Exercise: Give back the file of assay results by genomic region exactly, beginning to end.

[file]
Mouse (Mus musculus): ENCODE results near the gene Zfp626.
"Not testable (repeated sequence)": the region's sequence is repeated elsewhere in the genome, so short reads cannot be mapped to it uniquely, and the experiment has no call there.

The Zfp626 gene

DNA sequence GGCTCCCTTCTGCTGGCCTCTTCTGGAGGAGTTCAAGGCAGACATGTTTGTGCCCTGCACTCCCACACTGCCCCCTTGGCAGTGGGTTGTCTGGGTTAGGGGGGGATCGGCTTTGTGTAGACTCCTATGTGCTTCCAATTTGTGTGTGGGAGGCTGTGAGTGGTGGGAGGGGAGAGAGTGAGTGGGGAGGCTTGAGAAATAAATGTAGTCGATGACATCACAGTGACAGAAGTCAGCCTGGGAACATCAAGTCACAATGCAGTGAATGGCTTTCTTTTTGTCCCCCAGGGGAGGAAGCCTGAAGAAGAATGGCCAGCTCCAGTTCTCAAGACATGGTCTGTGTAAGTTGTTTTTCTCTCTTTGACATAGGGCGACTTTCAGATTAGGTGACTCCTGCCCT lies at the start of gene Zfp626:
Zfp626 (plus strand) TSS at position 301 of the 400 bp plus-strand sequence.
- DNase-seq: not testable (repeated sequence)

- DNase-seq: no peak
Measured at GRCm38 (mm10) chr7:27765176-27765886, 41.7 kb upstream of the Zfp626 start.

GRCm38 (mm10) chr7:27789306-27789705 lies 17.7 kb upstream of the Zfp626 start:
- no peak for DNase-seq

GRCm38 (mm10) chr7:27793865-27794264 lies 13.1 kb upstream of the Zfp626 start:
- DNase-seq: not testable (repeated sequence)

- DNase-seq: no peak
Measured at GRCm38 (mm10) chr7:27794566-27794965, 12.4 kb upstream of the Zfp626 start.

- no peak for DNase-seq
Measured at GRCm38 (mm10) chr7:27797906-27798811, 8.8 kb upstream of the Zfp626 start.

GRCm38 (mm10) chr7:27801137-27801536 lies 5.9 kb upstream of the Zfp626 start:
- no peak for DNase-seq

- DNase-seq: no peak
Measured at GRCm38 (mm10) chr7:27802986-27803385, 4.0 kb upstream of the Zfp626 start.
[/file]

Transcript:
Mouse (Mus musculus): ENCODE results near the gene Zfp626.
"Not testable (repeated sequence)": the region's sequence is repeated elsewhere in the genome, so short reads cannot be mapped to it uniquely, and the experiment has no call there.

The Zfp626 gene

DNA sequence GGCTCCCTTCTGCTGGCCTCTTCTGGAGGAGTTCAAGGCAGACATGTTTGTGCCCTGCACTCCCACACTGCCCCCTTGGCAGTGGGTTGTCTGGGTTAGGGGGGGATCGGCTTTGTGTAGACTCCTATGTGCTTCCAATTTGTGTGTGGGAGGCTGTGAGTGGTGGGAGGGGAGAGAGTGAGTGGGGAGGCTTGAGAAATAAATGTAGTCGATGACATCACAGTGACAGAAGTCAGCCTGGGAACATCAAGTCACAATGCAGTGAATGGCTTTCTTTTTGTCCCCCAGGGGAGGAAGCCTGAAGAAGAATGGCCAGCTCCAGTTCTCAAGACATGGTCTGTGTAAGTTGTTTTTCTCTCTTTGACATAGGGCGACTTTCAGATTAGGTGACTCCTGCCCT lies at the start of gene Zfp626:
Zfp626 (plus strand) TSS at position 301 of the 400 bp plus-strand sequence.
- DNase-seq: not testable (repeated sequence)

- DNase-seq: no peak
Measured at GRCm38 (mm10) chr7:27765176-27765886, 41.7 kb upstream of the Zfp626 start.

GRCm38 (mm10) chr7:27789306-27789705 lies 17.7 kb upstream of the Zfp626 start:
- no peak for DNase-seq

GRCm38 (mm10) chr7:27793865-27794264 lies 13.1 kb upstream of the Zfp626 start:
- DNase-seq: not testable (repeated sequence)

- DNase-seq: no peak
Measured at GRCm38 (mm10) chr7:27794566-27794965, 12.4 kb upstream of the Zfp626 start.

- no peak for DNase-seq
Measured at GRCm38 (mm10) chr7:27797906-27798811, 8.8 kb upstream of the Zfp626 start.

GRCm38 (mm10) chr7:27801137-27801536 lies 5.9 kb upstream of the Zfp626 start:
- no peak for DNase-seq

- DNase-seq: no peak
Measured at GRCm38 (mm10) chr7:27802986-27803385, 4.0 kb upstream of the Zfp626 start.